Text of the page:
If I had to choose between all the things I love about Autumn, the scenery would certainly be one of my top things I keep close to my heart. What better way to admire the landscape and beautiful fall colors if not by walking or hiking (for those wanting to get a little exercise in). The fun thing about hiking is that you can do it on various types of terrain, depending on your fitness level. But if you’re going for a hike this fall, you must know how to stay safe. Fall hiking is different than summer hiking because there are a lot of new factors you need to consider.
Going for a hike this Fall? Here’s what you should watch out for.
Fall hikes are way different than summer ones. When embarking on a trip such as this, you should do your research and see what’s the weather like in the area you’re going. But even so, you need to be prepared for the cold weather and rapid weather change. Wind velocity tends to vary a lot, temperature drops about 2 ½ degrees Fahrenheit for every 1,000 feet of elevation gained and a rain storm can appear out of nowhere. This can turn your hike into a nightmare so make sure you’ve done your research for the area you’re hiking and buy solid gear.
Your Fitness Level
This should be proportional to the hike difficulty. If you’re going for a friendly hike on a hill nearby with your better half, having a moderate fitness level should be enough for a fun day. But if you’re tackling a bigger obstacle, you’ll need to be prepared. Try to prepare your body in the month before the hike so you won’t have any problems. You should consider some light to moderate cardio and light weight workouts. Of course, you know what’s better for your body but make sure you’re prepared for the task at hand.
This is probably the most overlooked aspect of cold weather hiking. Most people only take measures if they’re hiking in the Winter months, but don’t forget that cold weather also takes place in Autumn. It’s really important to realize that the only thing providing heat while hiking is your own body.
When going hiking you should always dress in layers. Wearing a huge, fluffy parka is ok when going skiing but not on the trails. If you’re hiking this fall, dress yourself with layers you can add and remove as you go up or as the weather changes. When you remove the outer layers, store them in your backpack so they maintain some of the heat.
Here’s what not to forget when preparing your hiking trip clothing in cold weather:
Consisting of a long shirt with sleeves and pants. Go for a synthetic fabric such as polypropylene to keep away the moisture from your skin.
Hiking pants and shirts
Should be made from wool if you’re doing this in the colder weather. This fabric insulates and dries faster than others.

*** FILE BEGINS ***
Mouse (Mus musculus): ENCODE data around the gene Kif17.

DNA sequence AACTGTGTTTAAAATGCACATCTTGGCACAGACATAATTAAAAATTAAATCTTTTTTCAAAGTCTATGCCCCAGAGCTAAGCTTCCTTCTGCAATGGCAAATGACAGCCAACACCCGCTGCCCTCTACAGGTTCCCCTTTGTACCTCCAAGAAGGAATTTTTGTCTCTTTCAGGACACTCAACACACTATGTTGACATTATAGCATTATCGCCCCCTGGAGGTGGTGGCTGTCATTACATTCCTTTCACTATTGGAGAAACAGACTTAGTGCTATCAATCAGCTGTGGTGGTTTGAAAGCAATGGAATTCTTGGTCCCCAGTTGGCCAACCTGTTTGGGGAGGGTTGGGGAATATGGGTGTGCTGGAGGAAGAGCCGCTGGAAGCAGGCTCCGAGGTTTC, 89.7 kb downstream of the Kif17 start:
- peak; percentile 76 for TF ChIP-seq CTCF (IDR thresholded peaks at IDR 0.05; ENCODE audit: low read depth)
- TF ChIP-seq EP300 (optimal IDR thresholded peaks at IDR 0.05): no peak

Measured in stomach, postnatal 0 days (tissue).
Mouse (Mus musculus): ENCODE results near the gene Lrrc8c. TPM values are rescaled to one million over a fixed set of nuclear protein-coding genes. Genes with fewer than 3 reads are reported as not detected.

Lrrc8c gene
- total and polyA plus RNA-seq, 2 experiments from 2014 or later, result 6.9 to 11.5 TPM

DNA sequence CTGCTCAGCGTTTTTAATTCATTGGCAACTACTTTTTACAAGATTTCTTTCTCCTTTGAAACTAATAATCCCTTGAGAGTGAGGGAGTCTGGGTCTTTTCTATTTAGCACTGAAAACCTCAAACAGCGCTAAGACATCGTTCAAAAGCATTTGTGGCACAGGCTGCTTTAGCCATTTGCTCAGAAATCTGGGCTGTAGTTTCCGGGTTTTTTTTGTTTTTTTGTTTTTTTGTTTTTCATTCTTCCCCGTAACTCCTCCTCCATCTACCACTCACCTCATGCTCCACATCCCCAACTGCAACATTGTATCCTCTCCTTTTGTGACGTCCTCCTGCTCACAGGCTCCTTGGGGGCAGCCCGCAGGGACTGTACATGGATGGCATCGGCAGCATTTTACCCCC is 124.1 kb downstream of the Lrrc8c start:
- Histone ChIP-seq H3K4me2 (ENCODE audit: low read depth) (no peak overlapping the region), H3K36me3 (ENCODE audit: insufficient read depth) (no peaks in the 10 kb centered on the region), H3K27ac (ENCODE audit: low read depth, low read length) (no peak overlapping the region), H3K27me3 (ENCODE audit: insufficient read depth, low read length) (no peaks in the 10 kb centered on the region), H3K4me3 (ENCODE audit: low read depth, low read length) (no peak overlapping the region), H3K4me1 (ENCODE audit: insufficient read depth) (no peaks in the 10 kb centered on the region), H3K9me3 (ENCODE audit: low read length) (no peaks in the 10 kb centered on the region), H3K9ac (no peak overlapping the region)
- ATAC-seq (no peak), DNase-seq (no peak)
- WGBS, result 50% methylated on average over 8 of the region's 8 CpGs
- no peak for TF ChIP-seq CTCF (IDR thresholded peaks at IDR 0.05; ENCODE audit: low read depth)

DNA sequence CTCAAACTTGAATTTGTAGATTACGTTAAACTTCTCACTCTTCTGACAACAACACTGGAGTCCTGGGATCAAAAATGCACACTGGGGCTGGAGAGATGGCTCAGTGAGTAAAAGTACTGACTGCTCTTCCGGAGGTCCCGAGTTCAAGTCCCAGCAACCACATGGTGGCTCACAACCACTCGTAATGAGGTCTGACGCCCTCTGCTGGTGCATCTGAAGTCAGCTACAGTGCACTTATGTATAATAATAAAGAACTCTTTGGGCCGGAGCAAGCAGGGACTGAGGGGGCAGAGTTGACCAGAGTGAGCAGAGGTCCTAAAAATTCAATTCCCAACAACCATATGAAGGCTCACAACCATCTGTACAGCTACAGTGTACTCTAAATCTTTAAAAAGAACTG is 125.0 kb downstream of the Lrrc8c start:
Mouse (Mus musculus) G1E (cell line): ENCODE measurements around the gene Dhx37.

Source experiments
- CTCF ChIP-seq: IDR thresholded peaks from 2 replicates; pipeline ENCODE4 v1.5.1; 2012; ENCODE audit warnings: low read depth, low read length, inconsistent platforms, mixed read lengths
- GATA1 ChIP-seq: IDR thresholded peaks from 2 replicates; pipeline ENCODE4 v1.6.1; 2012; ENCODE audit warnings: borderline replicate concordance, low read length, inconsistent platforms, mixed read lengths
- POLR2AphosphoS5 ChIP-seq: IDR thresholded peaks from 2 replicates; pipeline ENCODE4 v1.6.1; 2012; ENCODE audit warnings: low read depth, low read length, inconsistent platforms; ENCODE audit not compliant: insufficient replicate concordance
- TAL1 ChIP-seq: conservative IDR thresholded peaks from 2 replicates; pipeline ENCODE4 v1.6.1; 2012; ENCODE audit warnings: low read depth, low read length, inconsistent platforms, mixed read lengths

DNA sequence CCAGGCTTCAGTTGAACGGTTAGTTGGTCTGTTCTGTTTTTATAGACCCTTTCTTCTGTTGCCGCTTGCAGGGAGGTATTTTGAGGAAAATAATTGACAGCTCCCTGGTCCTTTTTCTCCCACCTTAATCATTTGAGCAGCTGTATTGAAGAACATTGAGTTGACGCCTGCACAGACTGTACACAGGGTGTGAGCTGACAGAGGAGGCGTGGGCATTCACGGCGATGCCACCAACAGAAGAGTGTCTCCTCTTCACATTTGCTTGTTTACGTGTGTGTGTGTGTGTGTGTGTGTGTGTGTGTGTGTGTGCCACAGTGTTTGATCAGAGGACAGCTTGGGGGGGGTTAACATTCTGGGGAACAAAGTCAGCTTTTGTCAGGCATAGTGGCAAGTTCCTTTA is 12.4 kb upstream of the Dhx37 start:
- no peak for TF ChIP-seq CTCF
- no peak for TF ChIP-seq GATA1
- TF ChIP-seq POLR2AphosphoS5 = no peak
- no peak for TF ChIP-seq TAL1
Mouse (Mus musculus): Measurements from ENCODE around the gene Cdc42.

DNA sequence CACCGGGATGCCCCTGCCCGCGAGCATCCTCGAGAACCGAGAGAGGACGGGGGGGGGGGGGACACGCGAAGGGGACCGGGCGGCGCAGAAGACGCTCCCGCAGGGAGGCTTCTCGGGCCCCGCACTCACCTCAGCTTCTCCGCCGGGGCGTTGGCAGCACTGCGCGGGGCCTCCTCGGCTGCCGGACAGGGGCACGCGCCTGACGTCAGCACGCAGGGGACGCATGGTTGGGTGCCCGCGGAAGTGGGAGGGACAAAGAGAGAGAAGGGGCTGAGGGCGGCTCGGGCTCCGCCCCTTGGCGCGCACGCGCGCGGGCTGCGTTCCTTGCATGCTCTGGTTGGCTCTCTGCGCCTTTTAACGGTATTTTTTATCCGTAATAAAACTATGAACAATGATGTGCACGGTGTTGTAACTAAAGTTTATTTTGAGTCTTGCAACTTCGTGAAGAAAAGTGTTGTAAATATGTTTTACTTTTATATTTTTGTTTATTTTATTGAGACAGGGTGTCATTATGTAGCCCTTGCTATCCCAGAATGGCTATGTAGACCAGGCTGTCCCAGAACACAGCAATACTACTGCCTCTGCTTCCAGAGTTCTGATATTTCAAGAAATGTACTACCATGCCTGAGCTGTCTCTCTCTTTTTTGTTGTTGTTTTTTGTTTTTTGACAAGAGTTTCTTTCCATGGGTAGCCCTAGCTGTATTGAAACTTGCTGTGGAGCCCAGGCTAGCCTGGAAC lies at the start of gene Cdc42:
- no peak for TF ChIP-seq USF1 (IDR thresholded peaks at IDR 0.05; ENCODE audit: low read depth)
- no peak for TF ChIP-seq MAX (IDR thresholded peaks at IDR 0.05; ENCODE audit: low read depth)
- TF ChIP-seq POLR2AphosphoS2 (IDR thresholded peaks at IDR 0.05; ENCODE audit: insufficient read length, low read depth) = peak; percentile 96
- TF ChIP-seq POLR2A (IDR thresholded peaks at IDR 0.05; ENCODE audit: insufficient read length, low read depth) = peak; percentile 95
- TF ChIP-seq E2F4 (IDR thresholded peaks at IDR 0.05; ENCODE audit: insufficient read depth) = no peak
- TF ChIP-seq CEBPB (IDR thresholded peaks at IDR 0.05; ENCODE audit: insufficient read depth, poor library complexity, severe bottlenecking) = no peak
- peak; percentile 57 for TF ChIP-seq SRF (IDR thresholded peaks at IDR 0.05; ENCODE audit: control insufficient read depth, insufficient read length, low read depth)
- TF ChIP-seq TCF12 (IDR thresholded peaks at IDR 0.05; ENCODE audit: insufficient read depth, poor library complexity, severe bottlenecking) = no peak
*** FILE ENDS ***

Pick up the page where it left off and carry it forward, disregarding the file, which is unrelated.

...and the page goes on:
If you’re hiking in cold weather, go for a jacked from insulated fabrics extending just below your waist. They allow the heat to escape and reduce moisture levels.
It helps you prtect your head from wind and dropping temperatures but it also helps maintain the heat level. A lot of body heat is dissipated from the head and you can use it to your advantage. Hiking in warmer temperature? Remove the cap to reduce moisture and cool off.
Even if you’re not hiking in winter, you still need to keep your hands warm. It’s not practical to keep your hands inside your pockets while climbing. You can choose between mittens (better for extreme cold) and regular wool gloves for warmer weather.
A comfy belt
This is more important than you thing. Having a light belt around your waist to keep your most valuable items is extremely important during hikes. They work better when going for easy hikes with less layers of clothing.
You don’t want to go on a hike with your friends and while they’re taking pics or advancing on the hike you’re just trying to keep all your valuables in your pockets, hoping they won’t fall off. Use a belt from synthetic material to store your phone, keys, headphones and other stuff. Make sure you choose a good belt that doesn’t move around or falls when you put your phone there.
The best option is to get a combination of synthetic sock liner with a wool sock. This way you’ll keep the moisture away while storing some heat and isolation.
Don’t forget, when you’re dressing in layers for hiking this fall, you should do the following:
Next to skin – layer to keep the moisture away then dry quickly so you don’t get chilled. Forget about cotton and go for wool or synthetics.
Isolation – layer which traps the heat from your body. You can choose lightweight fleeces or wool sweaters, depending on the season.
Shell – the outer layer should keep you dry and keep the wind away. Again, it all depends on the weather you’re facing.